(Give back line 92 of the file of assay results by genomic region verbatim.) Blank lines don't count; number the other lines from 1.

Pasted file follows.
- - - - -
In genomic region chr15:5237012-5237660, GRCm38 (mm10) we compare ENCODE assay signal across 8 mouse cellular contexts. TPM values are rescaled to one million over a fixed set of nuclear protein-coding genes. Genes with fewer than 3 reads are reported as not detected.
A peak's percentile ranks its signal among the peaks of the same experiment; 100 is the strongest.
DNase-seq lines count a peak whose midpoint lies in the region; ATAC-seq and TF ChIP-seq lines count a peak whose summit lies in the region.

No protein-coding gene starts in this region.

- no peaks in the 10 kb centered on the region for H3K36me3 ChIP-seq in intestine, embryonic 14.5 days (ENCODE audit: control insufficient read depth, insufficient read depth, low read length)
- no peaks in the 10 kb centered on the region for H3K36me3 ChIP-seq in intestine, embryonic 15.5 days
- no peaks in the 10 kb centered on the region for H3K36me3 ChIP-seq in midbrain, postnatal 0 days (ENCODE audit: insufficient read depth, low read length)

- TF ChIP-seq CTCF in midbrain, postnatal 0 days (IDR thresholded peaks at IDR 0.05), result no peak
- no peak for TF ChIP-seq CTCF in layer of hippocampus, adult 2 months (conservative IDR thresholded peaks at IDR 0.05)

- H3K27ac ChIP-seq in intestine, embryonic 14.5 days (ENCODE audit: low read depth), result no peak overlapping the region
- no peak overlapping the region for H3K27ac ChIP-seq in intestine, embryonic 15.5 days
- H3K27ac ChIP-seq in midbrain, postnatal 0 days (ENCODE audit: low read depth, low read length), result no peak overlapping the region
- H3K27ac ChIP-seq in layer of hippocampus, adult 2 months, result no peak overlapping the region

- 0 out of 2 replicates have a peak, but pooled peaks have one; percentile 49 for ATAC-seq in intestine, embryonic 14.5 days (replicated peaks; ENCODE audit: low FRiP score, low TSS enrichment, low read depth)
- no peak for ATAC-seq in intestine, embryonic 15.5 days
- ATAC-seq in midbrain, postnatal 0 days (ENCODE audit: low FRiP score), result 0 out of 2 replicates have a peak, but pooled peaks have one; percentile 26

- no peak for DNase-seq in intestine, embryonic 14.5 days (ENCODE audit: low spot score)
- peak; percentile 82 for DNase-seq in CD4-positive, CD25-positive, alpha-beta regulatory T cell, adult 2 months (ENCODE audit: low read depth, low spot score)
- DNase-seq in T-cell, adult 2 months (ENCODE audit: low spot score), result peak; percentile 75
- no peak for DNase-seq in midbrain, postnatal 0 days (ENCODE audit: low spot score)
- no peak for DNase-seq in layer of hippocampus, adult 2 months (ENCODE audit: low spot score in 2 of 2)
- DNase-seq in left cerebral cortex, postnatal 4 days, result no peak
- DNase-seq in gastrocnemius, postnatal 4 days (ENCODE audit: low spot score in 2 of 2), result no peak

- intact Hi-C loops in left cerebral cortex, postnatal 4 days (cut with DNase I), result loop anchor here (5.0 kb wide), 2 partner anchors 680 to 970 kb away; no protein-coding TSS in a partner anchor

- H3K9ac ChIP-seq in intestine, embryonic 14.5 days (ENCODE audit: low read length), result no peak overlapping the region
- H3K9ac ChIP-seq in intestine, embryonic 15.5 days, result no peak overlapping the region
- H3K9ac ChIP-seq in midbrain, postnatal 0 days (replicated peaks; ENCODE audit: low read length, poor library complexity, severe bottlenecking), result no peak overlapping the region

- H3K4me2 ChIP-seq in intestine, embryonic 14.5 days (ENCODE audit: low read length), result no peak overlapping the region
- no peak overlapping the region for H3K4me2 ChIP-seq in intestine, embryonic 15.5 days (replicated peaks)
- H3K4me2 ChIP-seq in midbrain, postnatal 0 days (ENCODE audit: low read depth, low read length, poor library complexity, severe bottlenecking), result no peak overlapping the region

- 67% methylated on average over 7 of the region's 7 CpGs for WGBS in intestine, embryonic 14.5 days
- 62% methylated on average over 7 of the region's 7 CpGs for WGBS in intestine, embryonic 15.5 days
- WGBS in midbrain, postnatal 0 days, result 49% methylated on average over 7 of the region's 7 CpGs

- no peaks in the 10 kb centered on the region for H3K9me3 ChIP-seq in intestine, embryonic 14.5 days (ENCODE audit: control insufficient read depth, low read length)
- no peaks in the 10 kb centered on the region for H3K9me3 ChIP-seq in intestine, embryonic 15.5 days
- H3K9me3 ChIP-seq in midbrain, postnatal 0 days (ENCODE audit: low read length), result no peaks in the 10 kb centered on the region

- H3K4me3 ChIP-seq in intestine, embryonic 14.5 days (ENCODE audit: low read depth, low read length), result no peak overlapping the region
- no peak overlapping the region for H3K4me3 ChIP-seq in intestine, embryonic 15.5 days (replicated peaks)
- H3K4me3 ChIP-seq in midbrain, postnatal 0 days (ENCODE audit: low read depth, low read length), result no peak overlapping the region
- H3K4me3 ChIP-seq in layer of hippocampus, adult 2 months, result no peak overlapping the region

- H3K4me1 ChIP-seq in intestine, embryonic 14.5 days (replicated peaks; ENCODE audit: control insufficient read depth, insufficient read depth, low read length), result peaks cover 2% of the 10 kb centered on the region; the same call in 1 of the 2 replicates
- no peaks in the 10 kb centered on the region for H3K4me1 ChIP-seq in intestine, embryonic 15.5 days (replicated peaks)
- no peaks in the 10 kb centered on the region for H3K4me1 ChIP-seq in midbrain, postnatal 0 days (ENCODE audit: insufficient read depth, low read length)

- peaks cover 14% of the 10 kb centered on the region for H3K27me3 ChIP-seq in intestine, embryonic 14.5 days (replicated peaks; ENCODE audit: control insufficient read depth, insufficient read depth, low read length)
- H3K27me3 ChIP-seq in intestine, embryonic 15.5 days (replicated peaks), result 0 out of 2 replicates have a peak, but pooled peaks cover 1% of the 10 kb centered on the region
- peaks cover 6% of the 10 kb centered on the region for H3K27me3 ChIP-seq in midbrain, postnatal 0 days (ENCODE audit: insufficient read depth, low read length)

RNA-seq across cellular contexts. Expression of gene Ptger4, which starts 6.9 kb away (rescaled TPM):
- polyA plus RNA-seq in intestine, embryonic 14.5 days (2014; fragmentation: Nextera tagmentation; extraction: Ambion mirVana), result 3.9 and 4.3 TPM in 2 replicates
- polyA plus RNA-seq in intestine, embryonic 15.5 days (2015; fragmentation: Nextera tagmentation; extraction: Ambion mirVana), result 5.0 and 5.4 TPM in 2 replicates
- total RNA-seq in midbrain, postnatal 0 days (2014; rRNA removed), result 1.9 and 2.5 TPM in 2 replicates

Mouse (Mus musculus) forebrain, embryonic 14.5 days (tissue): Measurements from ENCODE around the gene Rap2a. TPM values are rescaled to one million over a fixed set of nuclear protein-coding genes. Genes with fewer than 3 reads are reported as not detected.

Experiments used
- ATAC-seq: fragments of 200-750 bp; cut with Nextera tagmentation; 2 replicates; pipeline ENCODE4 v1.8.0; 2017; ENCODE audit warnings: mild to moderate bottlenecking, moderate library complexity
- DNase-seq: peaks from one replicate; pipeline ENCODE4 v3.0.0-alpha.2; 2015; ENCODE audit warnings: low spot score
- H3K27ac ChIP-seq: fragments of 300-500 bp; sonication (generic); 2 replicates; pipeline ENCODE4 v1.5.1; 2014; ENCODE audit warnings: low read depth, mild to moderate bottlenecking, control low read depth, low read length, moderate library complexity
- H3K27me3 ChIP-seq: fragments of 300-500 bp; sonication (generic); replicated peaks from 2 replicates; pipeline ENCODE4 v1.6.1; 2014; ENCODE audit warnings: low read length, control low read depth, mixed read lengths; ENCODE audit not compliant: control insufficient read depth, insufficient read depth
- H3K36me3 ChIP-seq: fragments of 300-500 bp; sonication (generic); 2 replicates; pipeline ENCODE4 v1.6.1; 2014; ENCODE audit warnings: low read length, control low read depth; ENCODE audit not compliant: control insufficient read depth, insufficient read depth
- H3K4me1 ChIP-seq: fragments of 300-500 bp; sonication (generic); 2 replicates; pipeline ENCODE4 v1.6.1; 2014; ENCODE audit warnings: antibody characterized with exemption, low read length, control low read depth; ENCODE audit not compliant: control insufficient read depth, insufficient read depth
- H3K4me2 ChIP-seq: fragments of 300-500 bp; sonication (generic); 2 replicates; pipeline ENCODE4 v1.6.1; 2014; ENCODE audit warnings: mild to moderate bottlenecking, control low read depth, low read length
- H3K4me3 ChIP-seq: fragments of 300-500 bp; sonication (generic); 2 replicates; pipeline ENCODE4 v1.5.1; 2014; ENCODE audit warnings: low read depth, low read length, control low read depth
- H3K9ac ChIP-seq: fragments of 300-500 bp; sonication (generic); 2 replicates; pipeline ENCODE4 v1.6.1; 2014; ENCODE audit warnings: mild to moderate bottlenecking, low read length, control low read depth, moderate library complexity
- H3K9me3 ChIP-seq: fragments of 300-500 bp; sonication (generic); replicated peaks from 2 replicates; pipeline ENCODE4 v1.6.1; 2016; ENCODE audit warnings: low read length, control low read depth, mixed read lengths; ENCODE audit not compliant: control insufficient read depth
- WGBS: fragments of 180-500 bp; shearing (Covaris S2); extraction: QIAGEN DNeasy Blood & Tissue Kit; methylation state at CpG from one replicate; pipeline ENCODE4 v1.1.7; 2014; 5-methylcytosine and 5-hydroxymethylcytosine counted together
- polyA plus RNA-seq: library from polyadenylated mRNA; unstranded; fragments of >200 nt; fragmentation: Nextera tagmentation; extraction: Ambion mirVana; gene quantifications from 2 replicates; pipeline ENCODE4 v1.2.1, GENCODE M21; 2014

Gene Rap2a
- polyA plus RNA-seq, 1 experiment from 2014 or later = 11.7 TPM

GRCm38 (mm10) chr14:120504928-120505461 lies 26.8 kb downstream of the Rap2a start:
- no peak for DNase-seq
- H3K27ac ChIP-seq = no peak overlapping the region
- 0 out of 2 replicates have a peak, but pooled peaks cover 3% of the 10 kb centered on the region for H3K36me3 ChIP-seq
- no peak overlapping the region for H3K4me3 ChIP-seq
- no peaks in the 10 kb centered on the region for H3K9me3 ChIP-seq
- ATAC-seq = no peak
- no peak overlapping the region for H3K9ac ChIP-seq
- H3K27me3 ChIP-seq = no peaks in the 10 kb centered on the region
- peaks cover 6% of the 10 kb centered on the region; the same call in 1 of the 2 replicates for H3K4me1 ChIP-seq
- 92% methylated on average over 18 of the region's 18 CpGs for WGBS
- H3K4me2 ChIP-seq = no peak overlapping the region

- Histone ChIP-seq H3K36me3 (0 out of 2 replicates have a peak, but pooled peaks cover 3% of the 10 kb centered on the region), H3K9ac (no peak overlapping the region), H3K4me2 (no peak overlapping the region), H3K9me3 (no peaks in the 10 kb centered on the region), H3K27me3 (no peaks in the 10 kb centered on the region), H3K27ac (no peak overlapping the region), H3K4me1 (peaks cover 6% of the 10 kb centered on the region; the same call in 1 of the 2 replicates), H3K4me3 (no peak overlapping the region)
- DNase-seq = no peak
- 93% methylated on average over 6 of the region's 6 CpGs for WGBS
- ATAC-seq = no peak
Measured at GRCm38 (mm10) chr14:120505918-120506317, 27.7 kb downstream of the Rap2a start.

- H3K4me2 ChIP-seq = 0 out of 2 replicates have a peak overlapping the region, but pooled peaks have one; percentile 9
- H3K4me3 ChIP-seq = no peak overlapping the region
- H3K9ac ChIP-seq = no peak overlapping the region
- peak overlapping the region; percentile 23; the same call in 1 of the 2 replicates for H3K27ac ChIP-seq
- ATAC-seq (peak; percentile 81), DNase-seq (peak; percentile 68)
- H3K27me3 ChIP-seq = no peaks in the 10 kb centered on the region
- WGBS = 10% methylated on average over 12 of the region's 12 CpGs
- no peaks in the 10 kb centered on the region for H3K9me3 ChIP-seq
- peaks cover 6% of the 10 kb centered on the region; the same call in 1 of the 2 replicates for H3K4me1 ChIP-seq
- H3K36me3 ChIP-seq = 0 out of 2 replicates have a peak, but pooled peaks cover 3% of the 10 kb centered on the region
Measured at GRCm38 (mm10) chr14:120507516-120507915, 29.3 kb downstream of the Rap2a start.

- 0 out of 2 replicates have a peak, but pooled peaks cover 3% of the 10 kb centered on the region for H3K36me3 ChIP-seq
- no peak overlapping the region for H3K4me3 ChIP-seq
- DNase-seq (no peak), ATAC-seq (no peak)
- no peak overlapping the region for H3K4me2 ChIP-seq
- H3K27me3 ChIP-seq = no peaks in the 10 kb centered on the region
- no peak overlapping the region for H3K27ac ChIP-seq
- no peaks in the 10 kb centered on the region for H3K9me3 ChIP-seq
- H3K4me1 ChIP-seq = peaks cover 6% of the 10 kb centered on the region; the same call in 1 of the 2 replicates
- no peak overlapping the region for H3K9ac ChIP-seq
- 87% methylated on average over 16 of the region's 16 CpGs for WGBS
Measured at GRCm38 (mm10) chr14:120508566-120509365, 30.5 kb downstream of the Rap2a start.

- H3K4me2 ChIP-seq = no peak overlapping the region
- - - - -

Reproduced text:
- peaks cover 6% of the 10 kb centered on the region; the same call in 1 of the 2 replicates for H3K4me1 ChIP-seq